This is Kings Peak. See, it looks better from the other side. From here there was not much of a trail. It was pretty much just climbing up over the rocks.

This is a view from the top of Utah. Here we are looking North into Wyoming. The valley right below is Henry's Fork Basin and it is where I hiked/ran up through.

This view is looking towards the west. These view were definitely worth the trek.

And on the left here you can see South Kings Peak. This is looking Southward and slightly west. Somewhere down there is Moon Lake. I don't think it is actually visible because of other mountains that get in the way.

And here I am at the top. Proof that I was on the top of Kings Peak.

And another one of me. The Peak on the right of the photo is South Kings Peak. It is only about 25 feet lower in elevation than the north peak. In fact, until 1966 the south peak was believed to be the highest point in Utah.

I saw several of these zebra like rocks and had to take a picture. I thought my kids would get a kick out of it.

And here I am back at the trailhead.

I don't know why I took a photo like this, but here it is.

So, in all it took me about four hours to get up and three hours and fifteen minutes to get down, seven hours and fifteen minutes total. The mileage was about 28 round trip. And I think the elevation gain is about 5000 feet. Overall this was a very nice, runnable trail. I really liked it. It wasn't until I got up to Gunsight pass and started getting into the snow, that I had to slow down.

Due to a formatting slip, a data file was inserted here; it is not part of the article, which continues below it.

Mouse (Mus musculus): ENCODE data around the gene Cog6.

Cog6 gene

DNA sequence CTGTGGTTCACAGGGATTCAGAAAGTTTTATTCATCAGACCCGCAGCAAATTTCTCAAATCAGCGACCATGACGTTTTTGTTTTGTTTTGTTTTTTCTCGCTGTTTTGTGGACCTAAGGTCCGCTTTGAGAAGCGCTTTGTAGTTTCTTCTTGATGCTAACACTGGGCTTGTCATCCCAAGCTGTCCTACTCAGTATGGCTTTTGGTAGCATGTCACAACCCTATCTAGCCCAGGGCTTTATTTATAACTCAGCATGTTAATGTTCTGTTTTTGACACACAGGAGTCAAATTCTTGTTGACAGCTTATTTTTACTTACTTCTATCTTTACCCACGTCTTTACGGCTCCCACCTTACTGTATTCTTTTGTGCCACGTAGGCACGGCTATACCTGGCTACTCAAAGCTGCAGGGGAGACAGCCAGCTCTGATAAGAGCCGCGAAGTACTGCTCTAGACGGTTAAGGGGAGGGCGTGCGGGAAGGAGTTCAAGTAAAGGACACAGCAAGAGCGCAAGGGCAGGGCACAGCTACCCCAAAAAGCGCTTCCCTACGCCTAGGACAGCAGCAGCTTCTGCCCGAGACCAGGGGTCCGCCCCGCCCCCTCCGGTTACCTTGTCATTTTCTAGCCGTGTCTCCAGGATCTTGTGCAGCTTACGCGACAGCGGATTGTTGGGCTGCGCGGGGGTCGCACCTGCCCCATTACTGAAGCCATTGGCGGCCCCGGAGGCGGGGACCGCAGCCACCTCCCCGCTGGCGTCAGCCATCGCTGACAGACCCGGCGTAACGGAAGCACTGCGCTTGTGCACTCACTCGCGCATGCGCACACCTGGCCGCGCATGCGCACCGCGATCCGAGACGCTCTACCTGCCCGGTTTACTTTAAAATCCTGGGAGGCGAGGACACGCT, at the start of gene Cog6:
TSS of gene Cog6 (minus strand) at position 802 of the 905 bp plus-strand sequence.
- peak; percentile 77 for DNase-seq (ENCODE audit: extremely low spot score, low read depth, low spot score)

I got up this morning at 3:00 am, got on the trail about 7:45 am, got back to the car about 3:00, got back home about 6:30, and it is now nearly midnight. What the heck am I still doing awake?!? I hope the kids sleep in tomorrow. I'm taking the day off of running tomorrow. I need a break after a 28 miler.

Sunday, October 10, 2010

Twin Peaks

So, the other day I decided to climb Twin Peaks, which is visible from where I am living. I decided to start from the Mill B trailhead. I started up the Broads Fork trail, which was really nice. It looked like this:

The fall colors were brilliant in a few places along the trail. It climbs the canyon westward before heading south up the trail. The first two and a half miles were very nice and pretty runnable. There were only a few places that were too steep for me to continue running. I crossed this creek about a mile and a half up the trail.

I think it looked awesome.

I passed through this one grove of aspens and just had to snap another photo. I love quaking aspen trees and this was just an awesome view up the trail.

Up the trail a little bit more, I passed this meadow and there were several dear along the side of it. I didn't get any good pictures of the dear, but here is the best one. You can see one off to the left side of the photo here and one in the middle.

This next one was the first glimpse of the peak I was heading for. I climbed up to the right of the photo. The point on the far right that you can see is where I climbed up to first, but the next one over is the one that I was actually aiming for.

Here is a view looking back the opposite direction to the north. The farther peaks you can see are on the north side of Big Cottonwood Canyon.